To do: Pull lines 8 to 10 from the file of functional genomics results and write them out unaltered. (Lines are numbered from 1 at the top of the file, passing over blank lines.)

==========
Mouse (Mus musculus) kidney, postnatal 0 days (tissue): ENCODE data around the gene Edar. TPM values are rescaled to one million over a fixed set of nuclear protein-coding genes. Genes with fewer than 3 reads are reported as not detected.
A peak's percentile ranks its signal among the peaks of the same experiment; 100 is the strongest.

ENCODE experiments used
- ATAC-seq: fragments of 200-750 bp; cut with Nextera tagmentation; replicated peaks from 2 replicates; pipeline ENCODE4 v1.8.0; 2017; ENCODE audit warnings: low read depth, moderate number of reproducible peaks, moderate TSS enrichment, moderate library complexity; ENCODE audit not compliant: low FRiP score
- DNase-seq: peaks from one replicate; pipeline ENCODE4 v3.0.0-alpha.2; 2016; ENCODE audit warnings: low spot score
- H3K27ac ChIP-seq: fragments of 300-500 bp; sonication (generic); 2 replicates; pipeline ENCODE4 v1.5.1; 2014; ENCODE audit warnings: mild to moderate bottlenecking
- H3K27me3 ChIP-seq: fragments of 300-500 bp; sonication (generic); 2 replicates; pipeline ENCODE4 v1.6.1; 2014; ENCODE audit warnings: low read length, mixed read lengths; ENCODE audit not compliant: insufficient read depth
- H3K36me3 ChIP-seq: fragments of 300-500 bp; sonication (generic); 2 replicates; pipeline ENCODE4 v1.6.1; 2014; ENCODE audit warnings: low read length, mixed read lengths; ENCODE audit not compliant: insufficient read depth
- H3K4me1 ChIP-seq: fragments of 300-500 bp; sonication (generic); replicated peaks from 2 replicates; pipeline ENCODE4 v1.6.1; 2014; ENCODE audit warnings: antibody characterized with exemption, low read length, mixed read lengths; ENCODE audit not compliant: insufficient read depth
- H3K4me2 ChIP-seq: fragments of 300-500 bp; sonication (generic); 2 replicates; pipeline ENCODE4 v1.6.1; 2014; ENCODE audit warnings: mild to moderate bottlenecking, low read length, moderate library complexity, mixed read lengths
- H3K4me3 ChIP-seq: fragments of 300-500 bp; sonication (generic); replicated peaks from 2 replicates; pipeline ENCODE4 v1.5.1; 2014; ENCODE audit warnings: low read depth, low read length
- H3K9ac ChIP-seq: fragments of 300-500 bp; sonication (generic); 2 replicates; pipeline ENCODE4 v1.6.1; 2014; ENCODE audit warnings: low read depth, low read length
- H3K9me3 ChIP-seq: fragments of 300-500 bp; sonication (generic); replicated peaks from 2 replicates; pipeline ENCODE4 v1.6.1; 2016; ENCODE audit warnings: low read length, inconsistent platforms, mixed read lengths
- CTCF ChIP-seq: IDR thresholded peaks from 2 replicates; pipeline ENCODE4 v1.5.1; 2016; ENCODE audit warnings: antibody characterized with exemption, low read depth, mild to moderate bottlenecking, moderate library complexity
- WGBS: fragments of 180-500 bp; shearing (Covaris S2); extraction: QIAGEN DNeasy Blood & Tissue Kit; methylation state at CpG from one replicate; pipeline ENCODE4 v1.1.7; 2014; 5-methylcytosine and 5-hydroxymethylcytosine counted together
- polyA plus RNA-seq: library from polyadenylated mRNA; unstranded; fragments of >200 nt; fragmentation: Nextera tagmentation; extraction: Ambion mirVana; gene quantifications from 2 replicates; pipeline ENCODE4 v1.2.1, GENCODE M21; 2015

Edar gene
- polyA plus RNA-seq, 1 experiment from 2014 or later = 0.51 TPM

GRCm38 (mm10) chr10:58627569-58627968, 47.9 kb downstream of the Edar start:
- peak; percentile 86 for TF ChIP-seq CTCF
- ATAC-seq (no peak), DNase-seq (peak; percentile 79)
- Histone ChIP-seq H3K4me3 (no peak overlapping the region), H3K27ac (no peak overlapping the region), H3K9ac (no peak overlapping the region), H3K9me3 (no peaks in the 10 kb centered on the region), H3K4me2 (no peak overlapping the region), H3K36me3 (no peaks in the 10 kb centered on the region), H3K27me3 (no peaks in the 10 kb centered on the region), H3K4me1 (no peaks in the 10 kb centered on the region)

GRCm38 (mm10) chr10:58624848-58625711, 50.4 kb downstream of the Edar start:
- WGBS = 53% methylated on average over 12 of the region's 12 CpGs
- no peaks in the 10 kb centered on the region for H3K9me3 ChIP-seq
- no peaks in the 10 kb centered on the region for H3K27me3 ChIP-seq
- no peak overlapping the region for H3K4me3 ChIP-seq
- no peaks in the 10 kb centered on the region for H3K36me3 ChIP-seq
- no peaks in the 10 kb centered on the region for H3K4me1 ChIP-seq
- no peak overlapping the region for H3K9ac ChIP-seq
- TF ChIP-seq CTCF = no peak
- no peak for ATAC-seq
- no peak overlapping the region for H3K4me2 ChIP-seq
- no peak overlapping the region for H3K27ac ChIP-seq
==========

- H3K36me3 ChIP-seq: fragments of 300-500 bp; sonication (generic); 2 replicates; pipeline ENCODE4 v1.6.1; 2014; ENCODE audit warnings: low read length, mixed read lengths; ENCODE audit not compliant: insufficient read depth
- H3K4me1 ChIP-seq: fragments of 300-500 bp; sonication (generic); replicated peaks from 2 replicates; pipeline ENCODE4 v1.6.1; 2014; ENCODE audit warnings: antibody characterized with exemption, low read length, mixed read lengths; ENCODE audit not compliant: insufficient read depth
- H3K4me2 ChIP-seq: fragments of 300-500 bp; sonication (generic); 2 replicates; pipeline ENCODE4 v1.6.1; 2014; ENCODE audit warnings: mild to moderate bottlenecking, low read length, moderate library complexity, mixed read lengths